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Labour TDs face up to forcing 7pc pay cut on whole public sector

LABOUR TDs are bracing themselves to vote through public-sector pay cuts following the rejection of the Croke Park deal.

They are aware that they will face intense lobbying from unions to vote against any legislation to impose an across-the-board 7pc pay cut.

So far, the indications are that most TDs in the party are prepared to back Public Expenditure Minister Brendan Howlin, who is insisting that the Government will still achieve its target of €300m in "payroll" savings this year.

That means that he is going to plough ahead with cuts and reductions in premium pay.

But a Labour source said that the pay cuts legislation could lead to some disillusioned TDs quitting the parliamentary party.

It is a huge challenge for Labour, given that the party draws much of its support from public-sector workers. It has strong links to SIPTU, which rejected the deal and whose president, Jack O'Connor, has warned the Government against legislating for pay cuts.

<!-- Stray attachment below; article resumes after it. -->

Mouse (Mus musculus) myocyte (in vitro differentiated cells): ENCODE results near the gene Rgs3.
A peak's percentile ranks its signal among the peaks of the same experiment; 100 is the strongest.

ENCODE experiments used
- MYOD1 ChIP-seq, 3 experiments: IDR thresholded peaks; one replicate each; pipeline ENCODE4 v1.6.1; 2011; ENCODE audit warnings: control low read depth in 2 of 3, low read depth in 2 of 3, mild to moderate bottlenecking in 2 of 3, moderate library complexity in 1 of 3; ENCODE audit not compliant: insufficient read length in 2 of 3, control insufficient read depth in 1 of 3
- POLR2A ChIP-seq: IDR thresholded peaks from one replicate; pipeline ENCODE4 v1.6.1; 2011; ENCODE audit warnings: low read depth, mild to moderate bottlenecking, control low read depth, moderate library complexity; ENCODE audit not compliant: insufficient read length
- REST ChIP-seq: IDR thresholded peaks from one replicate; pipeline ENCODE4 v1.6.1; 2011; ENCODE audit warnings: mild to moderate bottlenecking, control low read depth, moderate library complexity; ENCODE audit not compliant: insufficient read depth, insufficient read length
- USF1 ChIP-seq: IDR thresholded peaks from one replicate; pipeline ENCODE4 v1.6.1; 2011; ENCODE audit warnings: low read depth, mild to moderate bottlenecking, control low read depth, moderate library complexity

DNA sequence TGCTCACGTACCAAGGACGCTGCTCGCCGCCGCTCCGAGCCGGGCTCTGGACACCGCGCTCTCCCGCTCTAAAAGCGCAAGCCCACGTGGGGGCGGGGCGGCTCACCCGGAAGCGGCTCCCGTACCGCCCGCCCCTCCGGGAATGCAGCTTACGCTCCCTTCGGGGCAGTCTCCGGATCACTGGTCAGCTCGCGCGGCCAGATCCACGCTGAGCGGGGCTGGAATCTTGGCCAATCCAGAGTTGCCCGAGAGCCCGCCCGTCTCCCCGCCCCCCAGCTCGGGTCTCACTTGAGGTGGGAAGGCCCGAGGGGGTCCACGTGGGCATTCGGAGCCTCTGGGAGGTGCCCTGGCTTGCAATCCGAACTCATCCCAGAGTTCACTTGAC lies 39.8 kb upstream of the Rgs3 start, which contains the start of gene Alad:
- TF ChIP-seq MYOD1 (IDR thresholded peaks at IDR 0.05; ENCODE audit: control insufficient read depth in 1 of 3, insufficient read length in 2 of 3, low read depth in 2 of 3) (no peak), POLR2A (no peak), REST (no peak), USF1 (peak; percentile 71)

But Labour TDs are aware that if they do not back the legislation, it could lead to the collapse of the Government and an instant general election – putting them before a hostile electorate.

There is expected to be intense lobbying within the party to reduce the level of cuts involved. The €1bn in savings from the Anglo promissory notes deal is expected to be raised as one possible way of reducing the €300m target at today's parliamentary party meeting.

Mr Howlin is also expected to be quizzed on whether he will renegotiate the deal – having previously ruled this out.

Labour Dublin South East TD Kevin Humphreys said the rejection of the Croke Park deal had been a "setback" for the Government.


Mr Humphreys said it was too early to talk about voting when no legislation had been produced.

"This is another challenge. But I'm determined by the end of our term in Government that we will have returned this country to strong growth and job creation," he said.

But rebel Labour TDs are already putting on pressure, with both party chairman Colm Keaveney and former junior minister Roisin Shortall saying that the Government had to go back to the negotiating table.

Ms Shortall said there was now a lot more leeway to reduce the €300m pay cutbacks target due to the €1bn in savings achieved in the Anglo debt deal.

"There isn't the same gun to the head. People are fed up with austerity," she said.

Irish Independent